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Press release content from NewMediaWire. The AP news staff was not involved in its creation.

To live longer after a heart attack, keep moving

November 11, 2019
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Laila Al-Shaar Ph.D.
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Laila Al-Shaar Ph.D.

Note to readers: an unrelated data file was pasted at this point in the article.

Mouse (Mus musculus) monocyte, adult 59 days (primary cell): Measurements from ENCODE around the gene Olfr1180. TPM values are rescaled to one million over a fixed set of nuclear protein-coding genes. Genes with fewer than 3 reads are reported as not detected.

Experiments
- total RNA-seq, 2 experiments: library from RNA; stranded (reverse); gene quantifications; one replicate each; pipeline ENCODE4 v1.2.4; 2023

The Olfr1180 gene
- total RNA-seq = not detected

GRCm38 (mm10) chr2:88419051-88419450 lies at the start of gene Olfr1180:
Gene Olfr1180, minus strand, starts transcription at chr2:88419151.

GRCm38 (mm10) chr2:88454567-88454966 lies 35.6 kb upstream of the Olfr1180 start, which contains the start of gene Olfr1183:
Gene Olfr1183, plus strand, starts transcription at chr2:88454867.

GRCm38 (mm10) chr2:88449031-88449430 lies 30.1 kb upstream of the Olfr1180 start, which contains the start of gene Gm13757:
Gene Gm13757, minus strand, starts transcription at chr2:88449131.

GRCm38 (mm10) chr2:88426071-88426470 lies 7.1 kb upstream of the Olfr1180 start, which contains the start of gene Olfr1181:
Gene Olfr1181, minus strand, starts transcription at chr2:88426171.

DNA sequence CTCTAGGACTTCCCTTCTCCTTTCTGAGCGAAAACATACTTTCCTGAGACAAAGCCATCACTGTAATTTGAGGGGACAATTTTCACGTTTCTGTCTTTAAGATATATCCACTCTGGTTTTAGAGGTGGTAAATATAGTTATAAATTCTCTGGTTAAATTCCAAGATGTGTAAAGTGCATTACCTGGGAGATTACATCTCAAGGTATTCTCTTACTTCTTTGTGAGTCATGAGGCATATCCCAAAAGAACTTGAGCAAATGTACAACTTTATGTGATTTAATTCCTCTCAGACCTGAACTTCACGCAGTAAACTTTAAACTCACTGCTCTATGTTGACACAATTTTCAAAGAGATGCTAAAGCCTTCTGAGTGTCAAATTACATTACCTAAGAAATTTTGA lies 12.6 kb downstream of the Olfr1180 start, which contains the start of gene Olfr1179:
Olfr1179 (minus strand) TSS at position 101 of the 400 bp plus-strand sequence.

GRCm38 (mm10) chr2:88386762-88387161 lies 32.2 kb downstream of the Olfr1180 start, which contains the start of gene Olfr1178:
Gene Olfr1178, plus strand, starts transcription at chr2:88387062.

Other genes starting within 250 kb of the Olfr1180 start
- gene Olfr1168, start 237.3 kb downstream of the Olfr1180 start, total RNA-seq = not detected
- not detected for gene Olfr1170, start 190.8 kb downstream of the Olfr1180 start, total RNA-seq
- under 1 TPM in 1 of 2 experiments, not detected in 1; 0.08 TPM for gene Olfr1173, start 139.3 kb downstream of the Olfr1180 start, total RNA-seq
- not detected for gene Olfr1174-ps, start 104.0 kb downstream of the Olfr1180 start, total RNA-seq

Research Highlights:Men who regularly walk at least 30 minutes a day after having a heart attack live longer than those who don’t stay as active, according to a new study.Researchers say staying physically active throughout adult life is important for better survival and it’s never too late to start, even after having a heart attack. Embargoed until 4 a.m. CT/5 a.m. ET Monday, Nov. 11, 2019( ) - November 11, 2019 - DALLAS - Men who walk at least 30 minutes a day after a live longer than those who are less physically active following a heart attack, according to preliminary research to be presented at the American Heart Association’s Scientific Sessions 2019 — November 16-18 in Philadelphia. The Association’s Scientific Sessions is an annual, premier global exchange of the latest advances in cardiovascular science for researchers and clinicians.The biggest survival advantage is found in men who had a high level of physical activity prior to a heart attack and continued the same high level after a heart attack. In addition, those who become physically active after a heart attack also live longer — if they stick with it, researchers said.“Maintaining regular physical activity throughout adult life is important because it is associated with better survival, even after a heart attack. But it is never too late to pick up on physical activity,” said Laila Al-Shaar, Ph.D., lead author of the study and a postdoctoral research fellow in the program in cardiovascular epidemiology at the T.H. Chan School of Public Health at Harvard University in Boston. Dr. Al-Shaar is also a member of the American Heart Association’s Epidemiology Early Career Committee.Researchers analyzed self-reported physical activity information of more than 1,500 men both before and after they experienced a heart attack (at age 65, on average). The men were all participants in the long-term Harvard Health Professionals Follow-up Study.During an average 14-year follow-up after the heart attack, researchers found:These findings support the most recent U.S. Department of Health and Human Services’ 2018 Physical Activity Guidelines for Americans (released at the American Heart Association Scientific Sessions 2018) and the current set by the American College of Cardiology/American Heart Association for the management of patients experiencing a heart attack. Both sets of guidelines support regular physical activity after hospitalization and advise heart patients to consult their health care providers about the type and amount of physical activity appropriate for their conditions.Although the study was conducted entirely in men, the results on changes in physical activity are similar to a previous study conducted in postmenopausal women. Because participants in the current study were predominantly non-Hispanic, white health care professionals, the results may not be generalizable to other groups of men.The study was funded by the National Institutes of Health and the American Heart Association.Co-authors are Yanping Li, Ph.D.; Eric B Rimm, Sc.D.; Joann E. Manson, Dr.P.H., M.D.; Rosner Bernard, Ph.D.; Frank Hu, M.D., Ph.D.; Meir J. Stampfer, Dr.P.H., M.D.; and Walter C. Willett, Dr.P.H., M.D. Author disclosures are in the abstract.Additional Resources:Downloadable multimedia available on the right column of the release link    For more news at AHA Scientific Sessions 2019, follow us on Twitter   #AHA19.Statements and conclusions of study authors presented at American Heart Association scientific meetings are solely those of the study authors and do not necessarily reflect the Association’s policy or position. The Association makes no representation or guarantee as to their accuracy or reliability. The Association receives funding primarily from individuals; foundations and corporations (including pharmaceutical, device manufacturers and other companies) also make donations and fund specific Association programs and events. The Association has strict policies to prevent these relationships from influencing the science content. Revenues from pharmaceutical and device corporations and health insurance providers are available at  .The American Heart Association’s Scientific Sessions is a premier global exchange of the latest advances in cardiovascular science for researchers and clinicians. Scientific Sessions 2019 is November 16-18 at the Pennsylvania Convention Center in Philadelphia. More than 12,000 leading physicians, scientists, cardiologists and allied health care professionals from around the world convene at the Scientific Sessions to participate in basic, clinical and population science presentations, discussions and curricula that can shape the future of cardiovascular science and medicine, including prevention and quality improvement. During the three-day meeting, attendees receive exclusive access to over 4,100 original research presentations and can earn Continuing Medical Education (CME), Continuing Education (CE) or Maintenance of Certification (MOC) credits for educational sessions. Engage in the Scientific Sessions conversation on social media via #AHA19.About the American Heart AssociationThe American Heart Association is a relentless force for a world of longer, healthier lives. We are dedicated to ensuring equitable health in all communities. Through collaboration with numerous organizations, and powered by millions of volunteers, we fund innovative research, advocate for the public’s health and share lifesaving resources. The Dallas-based organization has been a leading source of health information for nearly a century. Connect with us on , , or by calling 1-800-AHA-USA1.###For Media Inquiries and AHA Volunteer Expert Perspective:AHA News Media in Dallas: 214-706-1173AHA News Media Office, Nov. 16-18, 2019 at the Pennsylvania Convention Center, Philadelphia: 215-418-2450For Public Inquiries: 1-800-AHA-USA1 (242-8721)and